Thinking about the humble blackberry and Deb's reference made me want to make a Blackberry Roll.  My Nanny and my Mama hardly ever used a recipe.  So I don't have their recipe exactly.  They cooked and baked by feel.  A blackberry roll is basically a rich biscuit rolled with juicy blackberries in the center.  Here is my Blackberry Roll made with grocery store blackberries.




Blackberry Roll

  1. about a quarter cup of sugar or more if blackberries are tart
  2. 2-3 cups of blackberries
  3. 2 cups all-purpose flour
  4. 1 teaspoon salt
  5. 3 teaspoons of baking powder
  6. 1/4 cup of cold butter  (I'm sure my Mama used shortening and my Nanny and great-grandmother used lard
  7. around 2/3 cup of whole milk or more if needed to make soft dough
  8. 2 or 3 tablespoons of melted butter
  9. 1 tablespoon of sugar
Preheat your oven to 425 degrees.  
Mix together your blackberries and sugar in a bowl and set aside.
In another bowl mix together, flour, salt and baking powder.  Cut the butter into the flour mixture until soft pea sized butter is showing.  Add as much milk you need to form a soft dough. Don't over mix as your dough will become tough.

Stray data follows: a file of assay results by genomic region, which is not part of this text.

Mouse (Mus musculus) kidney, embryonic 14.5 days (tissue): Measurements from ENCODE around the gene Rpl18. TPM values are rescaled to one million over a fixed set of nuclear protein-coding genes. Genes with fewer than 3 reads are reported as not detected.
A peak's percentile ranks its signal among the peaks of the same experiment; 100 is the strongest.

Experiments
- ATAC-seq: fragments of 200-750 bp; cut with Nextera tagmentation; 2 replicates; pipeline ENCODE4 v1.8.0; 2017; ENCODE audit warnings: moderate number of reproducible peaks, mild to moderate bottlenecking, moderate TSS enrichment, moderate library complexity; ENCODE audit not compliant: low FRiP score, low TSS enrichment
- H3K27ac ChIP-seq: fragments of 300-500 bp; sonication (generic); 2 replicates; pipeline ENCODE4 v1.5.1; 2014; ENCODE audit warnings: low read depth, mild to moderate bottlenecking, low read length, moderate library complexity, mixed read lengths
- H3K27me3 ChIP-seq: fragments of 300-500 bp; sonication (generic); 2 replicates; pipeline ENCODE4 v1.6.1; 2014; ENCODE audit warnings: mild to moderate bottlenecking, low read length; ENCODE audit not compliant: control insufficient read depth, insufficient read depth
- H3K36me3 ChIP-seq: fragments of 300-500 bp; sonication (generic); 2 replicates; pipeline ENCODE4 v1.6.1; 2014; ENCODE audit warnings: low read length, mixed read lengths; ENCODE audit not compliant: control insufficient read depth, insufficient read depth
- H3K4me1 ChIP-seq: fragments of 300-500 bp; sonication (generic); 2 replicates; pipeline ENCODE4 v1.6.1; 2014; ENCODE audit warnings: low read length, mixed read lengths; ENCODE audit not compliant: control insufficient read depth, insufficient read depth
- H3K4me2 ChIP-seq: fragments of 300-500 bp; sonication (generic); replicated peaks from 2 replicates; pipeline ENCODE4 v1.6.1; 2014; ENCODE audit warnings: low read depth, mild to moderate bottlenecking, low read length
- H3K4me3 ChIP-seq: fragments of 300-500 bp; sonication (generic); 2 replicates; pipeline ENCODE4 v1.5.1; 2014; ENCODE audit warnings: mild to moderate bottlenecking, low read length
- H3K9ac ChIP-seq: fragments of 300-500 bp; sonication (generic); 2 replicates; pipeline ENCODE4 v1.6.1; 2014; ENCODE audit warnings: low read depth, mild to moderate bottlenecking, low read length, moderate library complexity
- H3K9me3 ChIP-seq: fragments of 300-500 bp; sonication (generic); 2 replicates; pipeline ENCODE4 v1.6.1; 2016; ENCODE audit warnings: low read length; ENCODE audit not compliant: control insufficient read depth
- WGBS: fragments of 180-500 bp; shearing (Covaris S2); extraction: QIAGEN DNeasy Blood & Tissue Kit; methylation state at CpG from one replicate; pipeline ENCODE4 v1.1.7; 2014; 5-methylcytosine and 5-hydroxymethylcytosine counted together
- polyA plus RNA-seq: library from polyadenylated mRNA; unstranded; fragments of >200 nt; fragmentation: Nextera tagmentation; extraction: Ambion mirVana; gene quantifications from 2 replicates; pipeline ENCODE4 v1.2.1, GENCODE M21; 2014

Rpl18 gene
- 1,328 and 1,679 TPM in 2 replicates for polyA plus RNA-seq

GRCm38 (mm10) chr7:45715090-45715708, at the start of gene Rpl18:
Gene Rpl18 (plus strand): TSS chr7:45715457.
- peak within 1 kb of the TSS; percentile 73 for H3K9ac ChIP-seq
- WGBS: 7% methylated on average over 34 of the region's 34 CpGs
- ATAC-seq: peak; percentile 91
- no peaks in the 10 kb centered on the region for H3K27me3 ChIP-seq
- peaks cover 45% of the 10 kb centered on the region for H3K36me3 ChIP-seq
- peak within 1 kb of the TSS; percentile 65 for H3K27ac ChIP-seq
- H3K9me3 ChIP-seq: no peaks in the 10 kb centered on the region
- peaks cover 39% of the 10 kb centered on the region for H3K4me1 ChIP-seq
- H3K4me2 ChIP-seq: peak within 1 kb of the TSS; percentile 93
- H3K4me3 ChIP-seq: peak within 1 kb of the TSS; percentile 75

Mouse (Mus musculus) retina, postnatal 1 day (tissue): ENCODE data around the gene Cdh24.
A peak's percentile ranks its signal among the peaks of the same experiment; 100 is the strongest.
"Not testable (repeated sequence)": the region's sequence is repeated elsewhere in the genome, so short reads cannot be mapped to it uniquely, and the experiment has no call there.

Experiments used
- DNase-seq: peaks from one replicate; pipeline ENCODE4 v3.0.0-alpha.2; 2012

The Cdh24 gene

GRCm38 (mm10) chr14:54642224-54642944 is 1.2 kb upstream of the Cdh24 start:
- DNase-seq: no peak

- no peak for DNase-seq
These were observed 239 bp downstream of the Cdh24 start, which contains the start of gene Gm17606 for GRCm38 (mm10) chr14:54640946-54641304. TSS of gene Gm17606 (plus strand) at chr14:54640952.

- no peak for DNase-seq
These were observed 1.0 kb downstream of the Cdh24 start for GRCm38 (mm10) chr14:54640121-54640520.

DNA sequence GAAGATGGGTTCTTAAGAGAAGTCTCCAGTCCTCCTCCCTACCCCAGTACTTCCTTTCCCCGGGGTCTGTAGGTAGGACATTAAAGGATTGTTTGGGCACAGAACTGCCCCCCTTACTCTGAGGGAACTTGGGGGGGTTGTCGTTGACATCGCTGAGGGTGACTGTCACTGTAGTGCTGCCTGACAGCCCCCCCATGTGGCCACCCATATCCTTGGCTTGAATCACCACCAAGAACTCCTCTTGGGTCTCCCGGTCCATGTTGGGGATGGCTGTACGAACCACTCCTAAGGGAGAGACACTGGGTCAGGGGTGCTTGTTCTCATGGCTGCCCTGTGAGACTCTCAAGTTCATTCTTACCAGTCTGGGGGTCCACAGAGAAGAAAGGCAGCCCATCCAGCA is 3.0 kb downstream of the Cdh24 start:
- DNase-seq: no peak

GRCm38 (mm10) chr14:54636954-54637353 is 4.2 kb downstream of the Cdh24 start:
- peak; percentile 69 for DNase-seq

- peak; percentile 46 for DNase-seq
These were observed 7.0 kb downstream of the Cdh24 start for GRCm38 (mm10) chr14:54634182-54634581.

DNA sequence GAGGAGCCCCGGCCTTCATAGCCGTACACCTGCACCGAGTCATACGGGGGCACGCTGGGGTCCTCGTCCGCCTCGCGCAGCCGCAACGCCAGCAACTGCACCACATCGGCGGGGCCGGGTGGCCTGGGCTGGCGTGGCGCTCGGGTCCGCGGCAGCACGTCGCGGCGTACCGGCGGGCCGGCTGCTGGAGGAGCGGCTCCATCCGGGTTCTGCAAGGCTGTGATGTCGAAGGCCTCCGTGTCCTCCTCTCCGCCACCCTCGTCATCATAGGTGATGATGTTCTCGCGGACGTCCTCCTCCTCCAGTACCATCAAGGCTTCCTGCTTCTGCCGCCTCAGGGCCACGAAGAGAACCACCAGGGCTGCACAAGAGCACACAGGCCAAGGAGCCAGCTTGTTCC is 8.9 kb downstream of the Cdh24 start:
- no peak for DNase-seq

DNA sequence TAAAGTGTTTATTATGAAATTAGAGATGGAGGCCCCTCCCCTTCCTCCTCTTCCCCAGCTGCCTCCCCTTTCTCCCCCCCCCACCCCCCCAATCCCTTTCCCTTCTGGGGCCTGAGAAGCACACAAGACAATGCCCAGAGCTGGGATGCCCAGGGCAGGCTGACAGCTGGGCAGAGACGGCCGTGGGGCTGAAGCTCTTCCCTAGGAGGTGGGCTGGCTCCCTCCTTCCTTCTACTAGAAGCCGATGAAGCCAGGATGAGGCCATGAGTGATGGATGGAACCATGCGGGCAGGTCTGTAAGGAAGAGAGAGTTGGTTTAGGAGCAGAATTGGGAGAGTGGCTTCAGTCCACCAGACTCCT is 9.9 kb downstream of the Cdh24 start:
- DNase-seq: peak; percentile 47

I like to use a muslin cloth and sleeve that goes over my rolling pin to roll out dough for biscuits or pie crust.  You can find these in any good baking department.  I've had these pieces over 30 years and I keep them in the fridge to make sure they are cold.  You can wash them in your washer when needed.




Roll your dough in an rough 12 by 15 or so rectangle.  Brush the melted butter on the rolled dough.  Then place your berry mixture on the rectangle.




Roll in jelly roll fashion, from the long side and seal the edges of the dough.  With seam side down, place your roll onto a baking dish.




Work quickly as the juice will want to escape.  Make slits on the top of the roll and sprinkle the whole roll with sugar.




I baked mine for 25 minutes until it was lightly browned on top.  You can top with whipped cream or ice cream, but my Mama never did.




It was a lot of fun remembering this very special dessert from my childhood.  Of course, I don't think my Blackberry Roll was as good as my Mama and my Nanny's was, but it sure was nice remembering these times from my past.  Have you ever been blackberry picking or made a Blackberry Roll?


  








Friday, September 2, 2016

Hello September!




I read today that September first is the  meteorological beginning of Autumn.  I've always thought Autumn began September 21 or there about.  I understand it's the difference between meteorological Autumn and astrological Autumn.  Well I'd like to go with astrological Autumn and not jump in too early.




Some cool evenings we go down to the river to enjoy a sandwich or cheese and crackers and enjoy the beautiful river.